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Tension to restrain a floating object

Archimedes’ principle states that “Any object, wholly or partially immersed in a fluid, is buoyed up by a force equal to the weight of the ... more

Thrust (with cross section area)

Thrust is a reaction force described quantitatively by Newton’s second and third laws. When a system expels or accelerates mass in one direction, the ... more

Terminal velocity (creeping flow conditions)

The terminal velocity of a falling object is the velocity of the object when the sum of the drag force and buoyancy equals the downward force of gravity ... more

Buoyant force (Archimedes' principle)

Buoyancy is an upward force exerted by a fluid that opposes the weight of an immersed object. Buoyant force equivalent to the weight of the fluid that ... more

Stokes' law (Excess force due to the difference of the weight of the sphere and the buoyancy on the sphere)

The weight of an object is the force on the object due to gravity. Buoyancy is an upward force exerted by a fluid that opposes the weight of an immersed ... more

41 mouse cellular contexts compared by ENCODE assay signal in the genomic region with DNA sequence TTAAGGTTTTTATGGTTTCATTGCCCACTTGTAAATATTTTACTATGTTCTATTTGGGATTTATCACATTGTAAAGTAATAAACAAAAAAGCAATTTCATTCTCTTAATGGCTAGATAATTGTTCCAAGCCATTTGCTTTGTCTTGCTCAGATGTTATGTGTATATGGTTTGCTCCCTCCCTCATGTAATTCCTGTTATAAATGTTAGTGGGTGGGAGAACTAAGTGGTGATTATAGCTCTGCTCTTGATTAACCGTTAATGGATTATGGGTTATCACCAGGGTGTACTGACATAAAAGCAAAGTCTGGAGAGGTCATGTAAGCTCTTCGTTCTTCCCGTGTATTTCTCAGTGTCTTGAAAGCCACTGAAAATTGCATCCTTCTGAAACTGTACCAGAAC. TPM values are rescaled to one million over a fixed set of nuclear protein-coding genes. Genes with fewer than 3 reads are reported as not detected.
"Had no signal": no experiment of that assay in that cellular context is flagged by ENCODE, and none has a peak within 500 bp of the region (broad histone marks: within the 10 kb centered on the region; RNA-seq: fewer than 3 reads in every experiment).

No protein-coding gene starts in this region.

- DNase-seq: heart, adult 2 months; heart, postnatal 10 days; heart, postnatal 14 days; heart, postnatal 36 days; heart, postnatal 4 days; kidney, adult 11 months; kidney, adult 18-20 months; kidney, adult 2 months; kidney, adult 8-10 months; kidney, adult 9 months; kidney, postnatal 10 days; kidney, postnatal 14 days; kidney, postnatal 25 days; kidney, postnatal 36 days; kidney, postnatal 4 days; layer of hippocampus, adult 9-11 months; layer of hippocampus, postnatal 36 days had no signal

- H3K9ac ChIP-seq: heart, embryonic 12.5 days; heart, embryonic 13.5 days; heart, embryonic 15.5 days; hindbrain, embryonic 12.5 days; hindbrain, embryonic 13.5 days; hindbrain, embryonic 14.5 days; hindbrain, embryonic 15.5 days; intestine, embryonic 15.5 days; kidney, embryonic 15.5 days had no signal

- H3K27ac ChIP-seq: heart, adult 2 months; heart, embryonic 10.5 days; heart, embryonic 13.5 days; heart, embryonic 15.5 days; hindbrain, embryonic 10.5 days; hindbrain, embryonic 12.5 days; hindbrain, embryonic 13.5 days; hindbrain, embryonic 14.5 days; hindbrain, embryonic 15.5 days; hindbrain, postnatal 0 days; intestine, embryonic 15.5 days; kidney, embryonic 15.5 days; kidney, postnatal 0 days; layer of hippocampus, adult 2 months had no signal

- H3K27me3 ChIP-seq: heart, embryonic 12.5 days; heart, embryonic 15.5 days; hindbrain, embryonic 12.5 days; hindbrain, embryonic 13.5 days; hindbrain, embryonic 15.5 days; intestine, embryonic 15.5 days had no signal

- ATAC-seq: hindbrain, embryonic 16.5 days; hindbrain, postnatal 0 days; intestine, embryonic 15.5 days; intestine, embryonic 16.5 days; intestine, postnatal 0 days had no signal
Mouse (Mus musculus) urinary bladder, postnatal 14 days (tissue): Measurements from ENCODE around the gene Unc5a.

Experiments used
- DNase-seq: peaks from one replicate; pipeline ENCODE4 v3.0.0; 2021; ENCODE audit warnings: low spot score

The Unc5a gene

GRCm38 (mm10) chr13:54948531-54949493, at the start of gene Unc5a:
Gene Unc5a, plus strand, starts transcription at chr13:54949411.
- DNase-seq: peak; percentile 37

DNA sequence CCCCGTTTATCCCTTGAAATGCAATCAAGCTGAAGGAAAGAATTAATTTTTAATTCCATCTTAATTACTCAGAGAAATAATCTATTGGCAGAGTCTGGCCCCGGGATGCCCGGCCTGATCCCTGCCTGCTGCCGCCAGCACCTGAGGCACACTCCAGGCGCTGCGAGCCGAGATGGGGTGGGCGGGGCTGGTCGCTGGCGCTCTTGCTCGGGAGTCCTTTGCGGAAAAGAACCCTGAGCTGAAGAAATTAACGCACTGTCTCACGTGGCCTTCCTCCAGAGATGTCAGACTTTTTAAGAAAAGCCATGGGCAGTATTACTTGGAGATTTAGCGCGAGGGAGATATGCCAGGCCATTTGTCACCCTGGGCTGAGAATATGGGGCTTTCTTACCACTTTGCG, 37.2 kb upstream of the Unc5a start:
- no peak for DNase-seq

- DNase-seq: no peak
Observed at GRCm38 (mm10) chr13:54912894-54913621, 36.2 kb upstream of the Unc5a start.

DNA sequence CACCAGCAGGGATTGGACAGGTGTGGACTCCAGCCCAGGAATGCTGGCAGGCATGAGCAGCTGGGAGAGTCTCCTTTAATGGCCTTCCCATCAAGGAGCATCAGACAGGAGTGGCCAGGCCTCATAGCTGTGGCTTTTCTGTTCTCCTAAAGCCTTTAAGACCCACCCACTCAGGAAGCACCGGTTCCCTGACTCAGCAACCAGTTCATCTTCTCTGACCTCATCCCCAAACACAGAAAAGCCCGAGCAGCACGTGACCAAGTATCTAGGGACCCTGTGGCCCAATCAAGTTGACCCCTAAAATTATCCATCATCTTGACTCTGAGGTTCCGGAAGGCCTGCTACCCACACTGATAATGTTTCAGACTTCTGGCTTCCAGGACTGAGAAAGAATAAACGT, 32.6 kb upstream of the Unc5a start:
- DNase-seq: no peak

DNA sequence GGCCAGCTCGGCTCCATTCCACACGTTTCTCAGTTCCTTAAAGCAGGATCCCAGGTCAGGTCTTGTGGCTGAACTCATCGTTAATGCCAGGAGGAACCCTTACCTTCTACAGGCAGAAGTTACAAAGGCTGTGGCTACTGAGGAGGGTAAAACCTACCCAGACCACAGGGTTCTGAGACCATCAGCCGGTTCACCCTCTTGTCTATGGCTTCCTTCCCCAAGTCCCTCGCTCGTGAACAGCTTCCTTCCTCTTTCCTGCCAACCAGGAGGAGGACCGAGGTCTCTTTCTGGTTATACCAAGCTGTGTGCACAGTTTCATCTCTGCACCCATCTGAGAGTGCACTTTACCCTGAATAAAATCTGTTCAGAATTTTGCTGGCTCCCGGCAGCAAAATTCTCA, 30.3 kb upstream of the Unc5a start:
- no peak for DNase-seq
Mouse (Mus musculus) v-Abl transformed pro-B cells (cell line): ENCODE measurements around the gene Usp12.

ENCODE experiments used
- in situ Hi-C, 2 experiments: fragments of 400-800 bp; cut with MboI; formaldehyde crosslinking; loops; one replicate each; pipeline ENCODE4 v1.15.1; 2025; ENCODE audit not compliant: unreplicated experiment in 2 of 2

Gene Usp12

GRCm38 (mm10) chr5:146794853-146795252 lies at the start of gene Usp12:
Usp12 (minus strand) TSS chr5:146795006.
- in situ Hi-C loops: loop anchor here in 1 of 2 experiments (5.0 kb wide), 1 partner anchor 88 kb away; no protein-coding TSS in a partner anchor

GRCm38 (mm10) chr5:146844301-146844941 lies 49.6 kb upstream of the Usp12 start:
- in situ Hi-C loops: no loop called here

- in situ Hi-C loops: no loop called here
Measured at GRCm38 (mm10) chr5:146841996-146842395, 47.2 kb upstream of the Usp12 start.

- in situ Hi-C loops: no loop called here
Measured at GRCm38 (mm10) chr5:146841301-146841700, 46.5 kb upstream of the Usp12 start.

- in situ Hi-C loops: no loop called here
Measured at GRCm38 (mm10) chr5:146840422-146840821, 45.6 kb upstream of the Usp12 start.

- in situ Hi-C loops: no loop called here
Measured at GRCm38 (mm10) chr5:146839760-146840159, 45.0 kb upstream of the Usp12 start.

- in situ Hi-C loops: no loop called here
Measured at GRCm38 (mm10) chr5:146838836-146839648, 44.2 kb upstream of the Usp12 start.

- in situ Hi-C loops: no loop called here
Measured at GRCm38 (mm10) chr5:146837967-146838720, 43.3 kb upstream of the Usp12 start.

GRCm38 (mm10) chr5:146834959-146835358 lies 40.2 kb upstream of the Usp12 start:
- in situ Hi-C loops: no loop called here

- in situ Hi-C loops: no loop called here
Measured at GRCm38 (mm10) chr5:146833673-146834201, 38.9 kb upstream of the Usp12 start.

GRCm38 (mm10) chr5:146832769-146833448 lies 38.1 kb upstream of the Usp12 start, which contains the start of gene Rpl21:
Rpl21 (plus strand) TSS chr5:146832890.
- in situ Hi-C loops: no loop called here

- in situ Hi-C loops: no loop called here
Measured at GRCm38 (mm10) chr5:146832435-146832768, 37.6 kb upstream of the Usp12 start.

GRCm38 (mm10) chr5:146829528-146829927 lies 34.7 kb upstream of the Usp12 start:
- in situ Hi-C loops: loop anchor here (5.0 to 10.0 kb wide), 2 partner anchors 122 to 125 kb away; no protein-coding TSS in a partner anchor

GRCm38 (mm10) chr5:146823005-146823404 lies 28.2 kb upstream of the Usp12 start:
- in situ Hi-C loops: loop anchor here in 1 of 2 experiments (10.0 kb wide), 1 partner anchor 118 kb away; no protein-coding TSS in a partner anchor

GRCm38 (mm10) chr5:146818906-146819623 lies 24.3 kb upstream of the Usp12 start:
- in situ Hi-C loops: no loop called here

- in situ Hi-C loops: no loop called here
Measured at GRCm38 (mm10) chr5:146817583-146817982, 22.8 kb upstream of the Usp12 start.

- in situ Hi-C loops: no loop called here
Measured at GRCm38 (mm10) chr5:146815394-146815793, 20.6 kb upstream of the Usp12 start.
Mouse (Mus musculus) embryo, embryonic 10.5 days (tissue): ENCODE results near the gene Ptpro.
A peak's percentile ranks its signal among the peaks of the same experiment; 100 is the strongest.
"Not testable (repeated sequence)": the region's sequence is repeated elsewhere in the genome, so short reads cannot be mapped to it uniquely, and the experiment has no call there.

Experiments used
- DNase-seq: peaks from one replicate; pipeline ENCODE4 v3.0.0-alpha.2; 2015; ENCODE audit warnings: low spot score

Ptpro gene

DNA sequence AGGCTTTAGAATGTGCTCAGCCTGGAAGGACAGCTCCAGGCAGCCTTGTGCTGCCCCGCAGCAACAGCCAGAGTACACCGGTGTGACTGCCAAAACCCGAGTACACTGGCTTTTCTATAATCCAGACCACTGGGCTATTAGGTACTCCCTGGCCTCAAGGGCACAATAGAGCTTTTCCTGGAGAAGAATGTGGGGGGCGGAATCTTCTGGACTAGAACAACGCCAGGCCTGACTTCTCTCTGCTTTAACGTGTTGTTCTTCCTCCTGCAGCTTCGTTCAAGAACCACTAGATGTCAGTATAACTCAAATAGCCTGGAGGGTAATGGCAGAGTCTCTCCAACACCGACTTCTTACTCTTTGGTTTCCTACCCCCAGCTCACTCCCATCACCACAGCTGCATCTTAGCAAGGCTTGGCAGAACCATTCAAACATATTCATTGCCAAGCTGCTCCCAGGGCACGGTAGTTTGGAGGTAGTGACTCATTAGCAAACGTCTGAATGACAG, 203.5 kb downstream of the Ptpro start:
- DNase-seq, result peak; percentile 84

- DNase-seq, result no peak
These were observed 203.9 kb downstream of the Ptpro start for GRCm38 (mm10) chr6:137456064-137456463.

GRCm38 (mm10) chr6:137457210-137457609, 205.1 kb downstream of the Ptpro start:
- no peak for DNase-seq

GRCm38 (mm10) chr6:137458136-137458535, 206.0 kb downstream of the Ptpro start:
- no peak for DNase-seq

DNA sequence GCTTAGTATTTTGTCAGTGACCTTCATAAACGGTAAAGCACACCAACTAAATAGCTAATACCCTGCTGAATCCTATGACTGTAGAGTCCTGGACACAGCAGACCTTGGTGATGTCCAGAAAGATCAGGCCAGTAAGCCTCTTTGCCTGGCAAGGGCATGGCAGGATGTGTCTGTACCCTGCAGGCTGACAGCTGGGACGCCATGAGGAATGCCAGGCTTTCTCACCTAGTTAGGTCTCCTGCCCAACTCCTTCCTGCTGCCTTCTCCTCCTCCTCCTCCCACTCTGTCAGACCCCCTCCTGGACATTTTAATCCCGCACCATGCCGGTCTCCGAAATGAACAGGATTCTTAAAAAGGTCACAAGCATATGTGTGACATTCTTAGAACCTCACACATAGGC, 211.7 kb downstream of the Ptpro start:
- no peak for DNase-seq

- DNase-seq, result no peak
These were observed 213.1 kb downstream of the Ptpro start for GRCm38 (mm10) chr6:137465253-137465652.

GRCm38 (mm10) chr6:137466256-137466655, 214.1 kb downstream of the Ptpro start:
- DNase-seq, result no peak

Weight

In science and engineering, the weight of an object is usually taken to be the force on the object due to gravity.
In Newtonian physics the weight is ... more

Velocity of a falling object

In fluid dynamics, drag (sometimes called air resistance, a type of friction, or fluid resistance, another type of friction or fluid friction) is a force ... more

Terminal velocity (under buoyancy force)

The terminal velocity of a falling object is the velocity of the object when the sum of the drag force and buoyancy equals the downward force of gravity ... more

Gravity Acceleration by Altitude

The gravity of Earth, which is denoted by g, refers to the acceleration that the Earth imparts to objects on or near its surface due to gravity. In SI ... more

Compound pendulum (momemt of inertia)

A compound pendulum is a body formed from an assembly of particles or continuous shapes that rotates rigidly around a pivot. Its moments of inertia is the ... more

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